British victims’ advocate Pete Saunders said the Pope’s comments proved he was “not really interested in bringing real change”.

Mr Saunders was previously a member of the Pontifical Commission for the Protection of Minors but was put on leave when he openly chastised the Pope’s response to revelations of clerical abuse in Chile.

“To attack us and to say that we are friends, relatives and cousins of the devil, I put it down to a kind of Trumpian tantrum,” Mr Saunders said.

“I think whatever credibility the Pope had, I think has now been completely extinguished.”

Mr Saunders said the Pope’s comments could even endanger people in some parts of the world where his words are followed very closely.

“It may endanger the lives, actually endanger the lives of survivors who speak out,” he said.

“And of course, it may even endanger the lives of priests and others around the world.”

During the opening address of the summit at the Vatican, Pope Francis told church leaders to “hear the cries of the little ones”, and urged bishops to consider “concrete” measures to deal with the abuse crisis.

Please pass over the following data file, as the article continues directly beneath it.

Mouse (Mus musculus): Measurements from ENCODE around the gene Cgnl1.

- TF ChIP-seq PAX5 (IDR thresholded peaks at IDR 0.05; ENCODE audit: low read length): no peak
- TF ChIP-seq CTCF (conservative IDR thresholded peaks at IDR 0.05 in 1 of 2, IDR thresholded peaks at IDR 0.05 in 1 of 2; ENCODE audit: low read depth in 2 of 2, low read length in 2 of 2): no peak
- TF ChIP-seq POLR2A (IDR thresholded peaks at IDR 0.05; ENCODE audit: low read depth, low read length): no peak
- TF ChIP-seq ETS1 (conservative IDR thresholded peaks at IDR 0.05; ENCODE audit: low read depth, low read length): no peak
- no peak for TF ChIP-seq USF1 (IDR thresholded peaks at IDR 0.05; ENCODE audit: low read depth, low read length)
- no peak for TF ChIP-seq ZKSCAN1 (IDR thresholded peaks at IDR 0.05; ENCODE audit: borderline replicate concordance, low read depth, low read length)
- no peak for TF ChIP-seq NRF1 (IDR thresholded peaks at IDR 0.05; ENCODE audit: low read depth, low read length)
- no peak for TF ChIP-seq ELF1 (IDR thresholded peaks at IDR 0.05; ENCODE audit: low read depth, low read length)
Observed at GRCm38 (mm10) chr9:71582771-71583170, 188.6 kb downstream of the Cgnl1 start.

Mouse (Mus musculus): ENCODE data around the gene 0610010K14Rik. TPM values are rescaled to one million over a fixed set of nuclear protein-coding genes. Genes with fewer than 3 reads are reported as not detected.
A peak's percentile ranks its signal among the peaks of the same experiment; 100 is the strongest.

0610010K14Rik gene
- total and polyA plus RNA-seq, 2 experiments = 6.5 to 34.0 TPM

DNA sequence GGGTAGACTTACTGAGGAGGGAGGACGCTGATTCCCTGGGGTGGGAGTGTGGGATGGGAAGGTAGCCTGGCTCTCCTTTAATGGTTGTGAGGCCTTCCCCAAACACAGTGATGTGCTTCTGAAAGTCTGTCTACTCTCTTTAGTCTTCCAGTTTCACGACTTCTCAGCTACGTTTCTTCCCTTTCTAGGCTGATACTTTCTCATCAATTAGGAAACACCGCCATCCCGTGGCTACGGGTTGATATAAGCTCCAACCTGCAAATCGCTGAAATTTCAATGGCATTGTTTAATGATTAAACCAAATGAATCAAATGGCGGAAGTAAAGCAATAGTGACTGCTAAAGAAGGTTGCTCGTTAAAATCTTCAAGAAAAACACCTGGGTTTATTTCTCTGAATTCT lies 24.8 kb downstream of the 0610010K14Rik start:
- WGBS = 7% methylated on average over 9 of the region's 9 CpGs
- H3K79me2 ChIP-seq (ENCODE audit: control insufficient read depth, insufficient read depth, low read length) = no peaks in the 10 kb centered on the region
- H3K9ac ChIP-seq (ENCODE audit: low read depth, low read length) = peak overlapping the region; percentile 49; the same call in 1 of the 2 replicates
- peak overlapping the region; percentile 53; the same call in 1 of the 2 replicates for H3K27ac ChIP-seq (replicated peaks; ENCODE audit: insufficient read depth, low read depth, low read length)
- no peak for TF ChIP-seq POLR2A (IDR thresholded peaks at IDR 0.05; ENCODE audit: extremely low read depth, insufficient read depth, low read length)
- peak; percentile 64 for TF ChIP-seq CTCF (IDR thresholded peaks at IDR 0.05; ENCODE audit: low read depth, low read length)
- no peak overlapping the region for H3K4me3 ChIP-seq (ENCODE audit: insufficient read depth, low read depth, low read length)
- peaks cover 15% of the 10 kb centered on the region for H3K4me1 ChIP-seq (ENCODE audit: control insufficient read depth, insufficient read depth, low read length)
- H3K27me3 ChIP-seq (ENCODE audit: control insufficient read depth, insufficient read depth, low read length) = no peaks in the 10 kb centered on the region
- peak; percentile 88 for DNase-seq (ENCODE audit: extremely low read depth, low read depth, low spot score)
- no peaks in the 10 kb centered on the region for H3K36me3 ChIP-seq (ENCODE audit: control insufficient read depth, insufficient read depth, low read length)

“The holy people of God look to us and expect from us not simple and obvious condemnations, but concrete and effective measures,” he said.

The summit heard harrowing testimonials from victims of abuse, including a woman who said she was raped by her parish priest over the course of 13 years.

The survivor said she fell pregnant three times but the priest forced her to have multiple abortions.

Archbishop of Brisbane Mark Coleridge said the Pope had given strong indications of the types of changes he would like bishops to consider.

He said the abuse crisis could prompt a “renegotiation of the relationship between church and state”.

But he said he would not budge on his view of upholding church secrecy rules for confession, meaning clergy do not have to report priests who disclose abuse in confession.